personal jurisdiction over Duke Energy comports with due
process; the crux of this inquiry is to ensure that a
court's assertion of personal jurisdiction over a
non-resident does not offend “traditional notions of
fair play and substantial justice.” See Dever,
380 F.3d at 1073; Int'l Shoe co. v. Washington,
326 U.S. 310, 316, 66 S.Ct. 154, 90 L.Ed. 95 (1945).
notions of fair play and substantial justice dictate that a
defendant must have some warning that he may be haled into
court in a particular jurisdiction. A defendant has such a
warning when he purposefully avails himself of the benefits
and protections of its laws; in other words, one should be
aware that he could be sued in a state if he has a
substantial connection-minimum contacts-with that state.
See Burger King Corp. v. Rudzewicz, 471 U.S. 462,
475, 105 S.Ct. 2174, 85 L.Ed.2d 528 (1985). The Eighth
Circuit has provided five factors for the courts to use in
analyzing whether this standard is met:
(1) the nature and quality of the contacts with the forum
state; (2) the quantity of the contacts with the forum state;
(3) the relation of the cause of action to the contacts; (4)
the interest of the forum state in providing a forum for its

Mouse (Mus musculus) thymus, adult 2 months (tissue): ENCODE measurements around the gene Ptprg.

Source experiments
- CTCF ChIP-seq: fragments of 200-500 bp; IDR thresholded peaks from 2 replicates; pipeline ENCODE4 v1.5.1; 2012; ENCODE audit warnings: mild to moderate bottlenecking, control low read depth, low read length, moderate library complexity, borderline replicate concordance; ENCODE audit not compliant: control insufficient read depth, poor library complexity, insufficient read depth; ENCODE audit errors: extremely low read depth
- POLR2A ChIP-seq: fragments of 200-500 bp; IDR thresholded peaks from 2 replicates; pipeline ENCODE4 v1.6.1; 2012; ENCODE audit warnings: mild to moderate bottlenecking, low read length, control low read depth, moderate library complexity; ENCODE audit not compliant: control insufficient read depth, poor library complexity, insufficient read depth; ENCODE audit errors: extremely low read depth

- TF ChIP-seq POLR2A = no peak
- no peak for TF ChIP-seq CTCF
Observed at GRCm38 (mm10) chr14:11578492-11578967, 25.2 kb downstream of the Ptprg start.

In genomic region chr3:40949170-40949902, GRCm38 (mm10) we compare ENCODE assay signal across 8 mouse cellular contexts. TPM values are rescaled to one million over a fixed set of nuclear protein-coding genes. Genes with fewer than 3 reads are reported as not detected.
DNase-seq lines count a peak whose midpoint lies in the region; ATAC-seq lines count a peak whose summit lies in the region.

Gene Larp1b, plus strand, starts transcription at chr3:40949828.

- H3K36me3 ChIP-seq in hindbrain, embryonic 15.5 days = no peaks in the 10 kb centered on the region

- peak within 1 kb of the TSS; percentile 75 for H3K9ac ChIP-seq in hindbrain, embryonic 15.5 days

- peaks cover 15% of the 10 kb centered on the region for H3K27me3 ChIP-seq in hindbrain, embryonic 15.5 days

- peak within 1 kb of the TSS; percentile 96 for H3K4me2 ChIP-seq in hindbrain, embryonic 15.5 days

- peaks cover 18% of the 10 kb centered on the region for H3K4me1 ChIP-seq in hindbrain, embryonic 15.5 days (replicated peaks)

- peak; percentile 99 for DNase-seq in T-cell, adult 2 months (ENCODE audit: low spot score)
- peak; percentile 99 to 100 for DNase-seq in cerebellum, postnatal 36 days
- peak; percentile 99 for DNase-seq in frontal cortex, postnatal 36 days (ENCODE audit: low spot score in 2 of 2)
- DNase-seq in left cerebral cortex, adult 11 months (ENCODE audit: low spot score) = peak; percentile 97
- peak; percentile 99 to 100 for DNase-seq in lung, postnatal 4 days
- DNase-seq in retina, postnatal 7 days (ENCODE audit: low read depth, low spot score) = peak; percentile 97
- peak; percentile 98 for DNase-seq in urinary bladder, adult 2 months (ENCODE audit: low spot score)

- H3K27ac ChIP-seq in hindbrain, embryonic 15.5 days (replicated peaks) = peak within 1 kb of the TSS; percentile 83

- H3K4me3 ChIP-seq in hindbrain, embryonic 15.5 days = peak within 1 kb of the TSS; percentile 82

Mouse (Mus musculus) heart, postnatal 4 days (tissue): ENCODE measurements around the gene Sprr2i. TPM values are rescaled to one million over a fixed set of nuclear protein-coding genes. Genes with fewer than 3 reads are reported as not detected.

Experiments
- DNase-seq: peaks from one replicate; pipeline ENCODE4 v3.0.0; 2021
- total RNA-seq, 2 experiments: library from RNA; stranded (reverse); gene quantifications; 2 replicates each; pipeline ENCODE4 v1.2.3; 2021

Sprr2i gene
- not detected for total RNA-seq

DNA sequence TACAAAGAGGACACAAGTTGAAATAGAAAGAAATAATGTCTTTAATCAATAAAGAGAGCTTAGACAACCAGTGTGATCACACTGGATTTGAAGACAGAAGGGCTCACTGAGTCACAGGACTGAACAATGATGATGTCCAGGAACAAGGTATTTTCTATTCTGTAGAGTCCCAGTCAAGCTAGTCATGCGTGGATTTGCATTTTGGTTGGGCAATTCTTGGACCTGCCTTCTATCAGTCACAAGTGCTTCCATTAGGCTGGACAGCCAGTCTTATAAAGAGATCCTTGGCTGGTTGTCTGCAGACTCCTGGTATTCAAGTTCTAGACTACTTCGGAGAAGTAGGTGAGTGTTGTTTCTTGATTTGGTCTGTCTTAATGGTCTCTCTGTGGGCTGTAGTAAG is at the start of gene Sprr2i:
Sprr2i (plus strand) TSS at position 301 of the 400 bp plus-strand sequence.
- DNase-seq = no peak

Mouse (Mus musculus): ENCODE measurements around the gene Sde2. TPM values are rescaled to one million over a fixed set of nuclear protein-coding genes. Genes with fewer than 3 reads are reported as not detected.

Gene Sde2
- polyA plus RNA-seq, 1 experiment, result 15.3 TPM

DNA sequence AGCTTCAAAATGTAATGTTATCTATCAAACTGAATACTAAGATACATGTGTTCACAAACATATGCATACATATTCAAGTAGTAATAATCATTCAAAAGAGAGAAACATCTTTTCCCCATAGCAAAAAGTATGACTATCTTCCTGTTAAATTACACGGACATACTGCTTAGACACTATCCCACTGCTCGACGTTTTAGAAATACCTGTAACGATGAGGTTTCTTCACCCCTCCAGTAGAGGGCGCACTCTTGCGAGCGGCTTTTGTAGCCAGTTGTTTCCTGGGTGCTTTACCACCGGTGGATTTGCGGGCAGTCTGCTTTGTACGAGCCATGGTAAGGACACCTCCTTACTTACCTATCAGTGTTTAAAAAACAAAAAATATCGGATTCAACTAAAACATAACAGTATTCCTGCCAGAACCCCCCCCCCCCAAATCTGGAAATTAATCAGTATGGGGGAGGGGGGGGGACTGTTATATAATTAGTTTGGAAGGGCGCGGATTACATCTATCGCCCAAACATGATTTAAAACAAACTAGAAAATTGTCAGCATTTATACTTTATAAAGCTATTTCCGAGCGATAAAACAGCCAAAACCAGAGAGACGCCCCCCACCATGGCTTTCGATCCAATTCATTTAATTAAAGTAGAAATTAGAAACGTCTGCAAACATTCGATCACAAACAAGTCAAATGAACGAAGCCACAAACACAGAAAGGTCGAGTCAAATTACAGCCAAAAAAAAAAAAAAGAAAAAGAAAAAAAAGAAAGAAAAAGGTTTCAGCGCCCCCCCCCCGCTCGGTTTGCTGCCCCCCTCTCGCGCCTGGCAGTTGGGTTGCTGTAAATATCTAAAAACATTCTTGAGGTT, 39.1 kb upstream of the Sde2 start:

residents; and (5) the convenience of the parties.
Downing v. Goldman Phipps, PLLC, 764 F.3d 906, 912
(8th Cir. 2014). The last two factors “carry less
weight and are not dispositive.” Johnson v.
Woodcock, 444 F.3d 953, 956 (8th Cir. 2006). There is
only one contact with Arkansas alleged in the complaint:
Counsel for Duke Energy mailed to Novero's Arkansas
address a copy of the defendants' joint motion for a
final judgment in the Florida case. Document #1 at 4,
¶8. The motion is attached to the complaint.
Id. at 12-13. The contact arose out of litigation in
another state about events occurring in another state.
Id. The first three factors, therefore, support the
finding that the complaint does not contain sufficient facts
to support a reasonable inference that Duke Energy is subject
to this Court's jurisdiction. See Porter, 293
F.3d at 1076 (concluding that plaintiffs failed to satisfy
first two factors even though numerous phone calls and
letters were exchanged between the parties).
opposition to Duke Energy's assertion that the complaint
is facially insufficient to support the exercise of personal
jurisdiction, Novero has presented no evidence. He continues
to rely on the mailing of the joint motion to his Arkansas
address. Document #18 at 1, ¶¶ 2-3. As explained,
this single contact by mail in regards to litigation in
another state does not justify exercise of personal
jurisdiction under the Due Process Clause. Therefore, the
claims against Duke Energy are dismissed for lack of personal
CDI maintains that pursuant to Rule 12(b)(3), Novero's
claims must be dismissed for improper venue. Documents #7
& #16. Venue is governed by 28 U.S.C. § 1391, which
action may be brought in-
(1) a judicial district in which any defendants resides, if
all defendants are residents of the State in which the
district is located;
(2) a judicial district in which a substantial part of the
events or omissions giving rise to the claim occurred, or a
substantial part of the property that is the subject of the
action is situated; or
(3) if there is no district in which an action may otherwise
be brought as provided in this section, any jurisdiction in
which any defendant is subject to the court's personal